Cruise liner growth 'set to continue'

P&O Cruise ship Arcadia
Image caption Modern cruise ships' enormous size helps reduce the cost per head and so the price each passenger pays

Following the deadly capsizing of Costa Concordia off the coast of Italy, the value of shares in parent company Carnival Cruise Lines fell some 20%.

It might be tempting to think that the fall reflects how much investors think Carnival will have to fork out to cover costs such as refunds and compensation payments to passengers, legal expenses, the rescue and repair bill, or loss of earnings while the ship is out of action.

Indeed, in a filing with the US stockmarket regulator SEC, the company refers to how it is partly self-insured: "We are not protected against all risks, which could result in unexpected increases in our expenses in the event of an incident."

But given the extent of its cover, it seems reasonable to expect that Carnival's costs will be largely covered by insurance, according to a broker quoted by Italian newspaper Il Sole 24 Ore.

The broker says the ship itself is covered to the tune of 450m euros, with liability costs to passengers and crew covered up to some $3bn (£1.95bn; 2.3bn euros).

A so-called loss-of-use claim could reach about $90m, according to one estimate, though it is not clear who would cover this.

Industry-wide problem

Against such uncertainty about the costs Carnival will incur, investors are looking at the group's role as a reliable bellwether in the industry.

Carnival not only owns the sinking ship, but also 11 cruise line brands, such as P&O Cruises, Princess Cruises and Holland America Line, which means it controls about half the global cruise market.

The fall in Carnival's share prices could therefore also be seen as a rough indication of how hard the £34bn cruise liner industry will be hit by widespread customer desertion.

"Any time you have something like this happen, there is worry that it will have an impact on how the public views the safety of the industry in general," says Sharon Zackfia, a research analyst with global investment services company William Blair & Co.

Bad timing

In other words, the cruise liners are worried that frightened customers will stay away - with bookings for the summer season, when the industry makes the bulk of its income, expected to see the greatest fall-off.

"There is the potential that this event could weigh on booking trends across other cruise brands," the credit ratings agency Standard & Poor's (S&P) observes in a report published by London Stock Exchange.

Image caption On-board activities have come a long way since the early days of cruising

"The timing of this event could weaken 2012 booking trends, given the fact that it occurred early in the wave season, the two-to-three month period in which a substantial portion of cruise business is booked."

A slowdown in bookings is expected to be met with reduced prices, which in turn will reduce total earnings - even from loyal customers.

Coming at a time when demand was already weak, this is the last thing the industry needs.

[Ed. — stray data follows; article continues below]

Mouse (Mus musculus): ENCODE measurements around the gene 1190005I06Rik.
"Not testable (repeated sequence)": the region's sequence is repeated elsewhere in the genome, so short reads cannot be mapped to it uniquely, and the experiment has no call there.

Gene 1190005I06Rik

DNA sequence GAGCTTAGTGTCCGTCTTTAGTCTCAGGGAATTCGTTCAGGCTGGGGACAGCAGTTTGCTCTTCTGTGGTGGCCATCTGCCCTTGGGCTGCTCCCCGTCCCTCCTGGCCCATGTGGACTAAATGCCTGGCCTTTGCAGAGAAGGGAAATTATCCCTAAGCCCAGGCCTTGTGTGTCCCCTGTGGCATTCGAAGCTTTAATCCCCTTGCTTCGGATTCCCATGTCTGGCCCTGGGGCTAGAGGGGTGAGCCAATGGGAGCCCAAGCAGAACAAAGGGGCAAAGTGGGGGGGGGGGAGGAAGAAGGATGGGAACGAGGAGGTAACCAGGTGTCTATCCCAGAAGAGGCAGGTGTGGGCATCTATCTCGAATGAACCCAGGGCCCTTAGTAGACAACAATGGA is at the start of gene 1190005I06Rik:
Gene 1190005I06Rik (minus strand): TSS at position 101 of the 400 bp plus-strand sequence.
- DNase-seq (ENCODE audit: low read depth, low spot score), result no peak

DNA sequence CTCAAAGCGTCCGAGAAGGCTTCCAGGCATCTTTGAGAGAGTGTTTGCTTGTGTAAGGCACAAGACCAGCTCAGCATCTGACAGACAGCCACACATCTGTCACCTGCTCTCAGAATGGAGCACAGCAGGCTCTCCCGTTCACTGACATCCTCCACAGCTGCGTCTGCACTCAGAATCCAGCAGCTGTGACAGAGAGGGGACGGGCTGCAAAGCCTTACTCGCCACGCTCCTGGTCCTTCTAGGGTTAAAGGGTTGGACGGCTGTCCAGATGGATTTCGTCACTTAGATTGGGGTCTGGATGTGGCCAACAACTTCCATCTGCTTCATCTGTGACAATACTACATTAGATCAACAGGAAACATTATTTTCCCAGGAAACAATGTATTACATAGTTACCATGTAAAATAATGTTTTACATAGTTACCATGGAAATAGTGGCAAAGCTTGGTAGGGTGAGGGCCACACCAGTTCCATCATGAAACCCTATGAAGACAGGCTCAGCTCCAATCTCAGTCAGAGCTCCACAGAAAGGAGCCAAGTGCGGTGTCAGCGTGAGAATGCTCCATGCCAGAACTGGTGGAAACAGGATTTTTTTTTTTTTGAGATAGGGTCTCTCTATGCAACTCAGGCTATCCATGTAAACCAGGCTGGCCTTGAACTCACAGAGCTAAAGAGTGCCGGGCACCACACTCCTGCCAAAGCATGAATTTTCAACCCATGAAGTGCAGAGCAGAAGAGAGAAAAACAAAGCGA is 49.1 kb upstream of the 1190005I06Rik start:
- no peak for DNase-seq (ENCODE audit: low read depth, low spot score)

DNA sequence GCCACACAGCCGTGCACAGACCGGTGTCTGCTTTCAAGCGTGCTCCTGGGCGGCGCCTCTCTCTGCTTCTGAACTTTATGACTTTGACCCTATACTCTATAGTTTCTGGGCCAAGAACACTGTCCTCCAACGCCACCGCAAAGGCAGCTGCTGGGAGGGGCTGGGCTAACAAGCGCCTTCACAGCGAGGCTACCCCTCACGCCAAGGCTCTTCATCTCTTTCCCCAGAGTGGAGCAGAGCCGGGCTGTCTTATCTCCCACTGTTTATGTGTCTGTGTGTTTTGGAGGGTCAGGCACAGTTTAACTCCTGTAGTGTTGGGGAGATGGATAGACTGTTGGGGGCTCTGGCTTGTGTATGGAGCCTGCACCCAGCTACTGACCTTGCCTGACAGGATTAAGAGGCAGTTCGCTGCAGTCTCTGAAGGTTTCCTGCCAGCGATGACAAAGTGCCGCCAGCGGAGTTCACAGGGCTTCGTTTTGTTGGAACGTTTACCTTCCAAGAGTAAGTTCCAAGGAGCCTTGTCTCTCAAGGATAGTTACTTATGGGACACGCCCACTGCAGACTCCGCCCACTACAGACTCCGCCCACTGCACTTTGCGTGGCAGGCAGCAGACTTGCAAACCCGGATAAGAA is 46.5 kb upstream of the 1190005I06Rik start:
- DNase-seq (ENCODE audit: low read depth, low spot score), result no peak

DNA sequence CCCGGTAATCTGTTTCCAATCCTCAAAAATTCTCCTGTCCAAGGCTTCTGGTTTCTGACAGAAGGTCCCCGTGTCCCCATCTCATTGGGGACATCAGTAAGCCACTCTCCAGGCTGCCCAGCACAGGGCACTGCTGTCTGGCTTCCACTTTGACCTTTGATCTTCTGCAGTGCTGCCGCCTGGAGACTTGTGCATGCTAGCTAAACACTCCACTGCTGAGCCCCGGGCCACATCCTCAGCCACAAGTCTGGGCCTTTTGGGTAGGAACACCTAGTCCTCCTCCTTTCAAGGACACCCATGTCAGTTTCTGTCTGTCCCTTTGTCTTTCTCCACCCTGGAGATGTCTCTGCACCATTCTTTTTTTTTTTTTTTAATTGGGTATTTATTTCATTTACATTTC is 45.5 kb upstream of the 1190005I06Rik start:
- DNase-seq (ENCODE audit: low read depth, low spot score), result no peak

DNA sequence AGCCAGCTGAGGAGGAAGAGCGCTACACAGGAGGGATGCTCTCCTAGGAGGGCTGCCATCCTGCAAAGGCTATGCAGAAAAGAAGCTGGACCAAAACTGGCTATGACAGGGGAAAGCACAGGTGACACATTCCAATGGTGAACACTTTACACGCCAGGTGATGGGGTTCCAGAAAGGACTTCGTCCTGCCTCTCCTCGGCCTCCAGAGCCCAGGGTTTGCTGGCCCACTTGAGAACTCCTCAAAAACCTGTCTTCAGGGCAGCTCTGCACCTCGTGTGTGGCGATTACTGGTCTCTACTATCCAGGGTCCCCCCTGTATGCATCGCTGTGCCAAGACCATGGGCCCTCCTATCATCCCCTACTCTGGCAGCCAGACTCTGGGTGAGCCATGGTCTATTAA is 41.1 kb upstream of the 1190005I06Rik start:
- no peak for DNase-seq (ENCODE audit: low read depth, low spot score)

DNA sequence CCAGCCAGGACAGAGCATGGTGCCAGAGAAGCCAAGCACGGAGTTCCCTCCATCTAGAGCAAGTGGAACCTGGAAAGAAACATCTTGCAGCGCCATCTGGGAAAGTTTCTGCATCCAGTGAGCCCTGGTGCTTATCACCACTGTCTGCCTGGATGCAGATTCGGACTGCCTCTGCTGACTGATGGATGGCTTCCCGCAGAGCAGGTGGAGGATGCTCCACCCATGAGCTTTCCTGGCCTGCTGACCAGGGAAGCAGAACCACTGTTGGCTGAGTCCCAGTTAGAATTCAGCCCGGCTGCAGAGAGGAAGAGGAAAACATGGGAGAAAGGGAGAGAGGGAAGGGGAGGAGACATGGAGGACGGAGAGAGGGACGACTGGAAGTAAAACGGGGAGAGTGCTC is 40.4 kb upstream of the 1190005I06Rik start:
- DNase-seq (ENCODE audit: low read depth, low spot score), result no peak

"This adds insult to injury, with struggling economic markets in Europe and all the unrest you've seen in the Middle East," says Morningstar equity analyst Jaime Katz.

Indeed, even "prior to this event, our outlook for the cruise sector in 2012 was for minimal growth in net revenue yields and a slight decline in operating costs, including fuel", according to S&P.

Massive cruise ships

Few industry observers expect the capsizing to have any major long-term impact on the cruise industry, however.

During recent decades, the cruise industry has emerged as a robust, albeit not always profitable, sector with notable growth both in the number of cruise ship and in the size of those ships.

These days, many of the vast ships are kitted out with extensive arrays of entertainment facilities such as cinemas, nightclubs, restaurants and sports facilities such as swimming pools and tennis courts.

These larger ships have helped cruise liners cut prices, so during the past two decades the industry has experienced annual growth in passenger numbers of some 7.4%, as cruises have become a holiday of choice for ordinary people as opposed to being a pursuit only the wealthy could afford.

Each of them brings in revenue for the cruise liners of about $240 per day, according to Cruise Market Watch.

In addition, passengers and crew spend some $15.5bn at all cruise ports around the world, it says.

Further growth

As the customer base has both broadened and expanded, there has been a tenfold rise in overall passenger numbers from some 500,000 in the early 1970s to about five million in 1990 and about 19 million in 2010, according to Risposte Tourismo, an Italian tourism think tank.

"The cruise industry as a whole is pretty healthy, and it's growing," observes maritime lawyer Jack Hickey.

Image caption New cruise ships, such as Disney Fantasy with its playful interior, could help attract new customers

Several enormous new ships - including Disney Fantasy, Carnival Breeze and MSA Divina, are scheduled to enter service during 2012, adding some 10,000 berths to the industry's overall carrying capacity, according to Cruise Market Watch.

"These ships will generate another $2.3bn in annual revenue for the cruise industry," according to the industry analysts.

"The more people who have cruised, the more who will tell others, the more who will want to cruise too.

"By 2015, 22.3 million cruise passengers are expected to be carried worldwide."

In other words, the cruise industry behaves like a massive ship at sea. It might slow down from time to time, but it takes a lot to bring it to a standstill.

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